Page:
President Dalia Grybauskaitė said Ramanauskas-Vanagas had been “the most hateful person” for the Soviet occupation authorities and that deep hatred had lasted “up to the present time”.
“We can see outbursts of this hatred even in present-day Russia, aimed at us, a free, democratic and independent nation. This proves once again that even a single person can be so important in the history of the state and do so much,” Grybauskaitė told reporters.
“This only proves once again that we are burying our hero, a symbol of our freedom,” she added.
Prime Minister Saulius Skvernelis described state funeral for Ramanauskas-Vanagas as “the restoration of historical justice”.
Skvernelis said Moscow’s statements showed that he had played a special role in the armed anti-Soviet resistance.
Maria Zakharova, spokeswoman for the Russian Foreign Ministry, on Thursday described as “cynical” Lithuanian authorities’ decision to hold a state funeral for the partisan commander.
“Particularly cynical is the fact that the grave of Ramanauskas, who is to blame for the deaths of many civilians, will be located close to the gravesite of over 5,000 Soviet soldiers who died while liberating Vilnius from the Nazis,” she said in a briefing.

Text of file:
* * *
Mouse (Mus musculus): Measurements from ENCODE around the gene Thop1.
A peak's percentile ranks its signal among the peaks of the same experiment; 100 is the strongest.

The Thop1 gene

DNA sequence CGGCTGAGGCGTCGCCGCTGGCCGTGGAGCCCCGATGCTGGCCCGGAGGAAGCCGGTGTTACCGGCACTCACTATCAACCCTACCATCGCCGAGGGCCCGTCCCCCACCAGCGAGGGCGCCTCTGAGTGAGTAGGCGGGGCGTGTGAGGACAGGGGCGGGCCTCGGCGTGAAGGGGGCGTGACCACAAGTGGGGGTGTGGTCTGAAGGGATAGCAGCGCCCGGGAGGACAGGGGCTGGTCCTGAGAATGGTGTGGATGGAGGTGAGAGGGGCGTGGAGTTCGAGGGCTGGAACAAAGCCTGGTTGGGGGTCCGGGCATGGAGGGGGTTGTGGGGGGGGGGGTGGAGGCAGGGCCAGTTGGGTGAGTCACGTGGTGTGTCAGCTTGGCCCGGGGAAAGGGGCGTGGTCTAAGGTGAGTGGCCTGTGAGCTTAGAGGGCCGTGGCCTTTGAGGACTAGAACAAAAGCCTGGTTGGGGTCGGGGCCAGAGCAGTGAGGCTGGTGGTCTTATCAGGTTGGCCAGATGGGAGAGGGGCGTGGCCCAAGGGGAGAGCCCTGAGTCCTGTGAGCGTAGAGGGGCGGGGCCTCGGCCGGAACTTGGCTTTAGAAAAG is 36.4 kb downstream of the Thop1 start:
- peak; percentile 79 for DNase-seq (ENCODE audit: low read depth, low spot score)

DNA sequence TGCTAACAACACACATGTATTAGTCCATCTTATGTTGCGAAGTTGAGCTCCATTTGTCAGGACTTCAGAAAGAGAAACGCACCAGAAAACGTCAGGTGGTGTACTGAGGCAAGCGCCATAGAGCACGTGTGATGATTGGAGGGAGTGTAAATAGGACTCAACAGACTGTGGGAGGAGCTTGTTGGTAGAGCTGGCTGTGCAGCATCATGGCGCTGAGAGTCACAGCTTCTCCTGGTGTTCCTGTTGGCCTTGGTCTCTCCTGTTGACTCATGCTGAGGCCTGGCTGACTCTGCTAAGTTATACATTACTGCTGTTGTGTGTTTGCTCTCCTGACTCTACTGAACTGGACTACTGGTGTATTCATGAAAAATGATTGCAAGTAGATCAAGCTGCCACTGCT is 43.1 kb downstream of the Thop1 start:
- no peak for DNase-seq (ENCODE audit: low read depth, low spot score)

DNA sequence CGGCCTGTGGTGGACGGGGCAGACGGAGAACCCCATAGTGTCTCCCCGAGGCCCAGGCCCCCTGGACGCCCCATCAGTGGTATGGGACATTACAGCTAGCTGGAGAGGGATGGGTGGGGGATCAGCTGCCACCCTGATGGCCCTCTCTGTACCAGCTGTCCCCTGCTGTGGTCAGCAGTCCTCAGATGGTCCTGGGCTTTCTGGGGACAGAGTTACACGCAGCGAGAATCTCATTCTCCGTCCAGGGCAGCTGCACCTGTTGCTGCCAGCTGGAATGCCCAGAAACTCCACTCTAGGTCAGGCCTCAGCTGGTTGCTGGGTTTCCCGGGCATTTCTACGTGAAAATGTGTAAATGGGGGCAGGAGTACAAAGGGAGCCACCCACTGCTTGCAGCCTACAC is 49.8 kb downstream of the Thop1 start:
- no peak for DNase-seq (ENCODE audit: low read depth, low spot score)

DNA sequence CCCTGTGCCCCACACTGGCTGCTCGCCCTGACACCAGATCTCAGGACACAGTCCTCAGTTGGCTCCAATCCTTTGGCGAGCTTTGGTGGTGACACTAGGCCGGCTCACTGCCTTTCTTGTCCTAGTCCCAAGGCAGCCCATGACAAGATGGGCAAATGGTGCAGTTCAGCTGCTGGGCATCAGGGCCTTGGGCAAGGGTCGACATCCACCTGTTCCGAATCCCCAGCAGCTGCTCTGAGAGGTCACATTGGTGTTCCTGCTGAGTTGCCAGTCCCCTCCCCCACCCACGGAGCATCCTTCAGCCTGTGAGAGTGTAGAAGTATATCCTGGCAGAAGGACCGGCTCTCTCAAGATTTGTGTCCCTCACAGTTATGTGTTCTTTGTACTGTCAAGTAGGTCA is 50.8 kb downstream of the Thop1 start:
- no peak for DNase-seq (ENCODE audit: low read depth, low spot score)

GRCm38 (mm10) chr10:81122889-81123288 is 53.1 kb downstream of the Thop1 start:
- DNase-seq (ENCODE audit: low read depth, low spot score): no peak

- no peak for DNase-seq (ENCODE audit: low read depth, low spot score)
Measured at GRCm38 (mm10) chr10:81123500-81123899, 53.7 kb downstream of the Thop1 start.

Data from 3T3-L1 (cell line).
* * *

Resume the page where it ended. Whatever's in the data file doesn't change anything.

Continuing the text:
“This shows that that state never changes or does not change for the better. It’s regrettable,” Skvernelis said, commenting on the spokeswoman’s statement.
Lithuania is a democratic and prosperous state, which is “apparently very unpleasant for those who never wanted to see such a Lithuania”, he added.
Viktoras Pranckietis, the speaker of the Seimas, said he was not surprised by Moscow’s statements.
“We couldn’t expect something good from them throughout the occupation period and now with an information war going on, could we?” he asked rhetorically.
Ramanauskas-Vanagas, the commander of the Dzūkija partisan region in southern Lithuania, was among the partisan leaders who signed the Union of Lithuanian Freedom Fighters’ Declaration in 1949.
Ramanauskas-Vanagas was arrested and brutally tortured by the Soviets in 1956 and executed a year later.
The partisan commander’s remains were found in the capital’s Našaičių (Orphans) Cemetery earlier this year.
His flag-draped coffin was laid in state in Vilnius University Saint Johns’ Church on Friday ahead of his state funeral in the capital’s Antakalnis Cemetery on Saturday afternoon.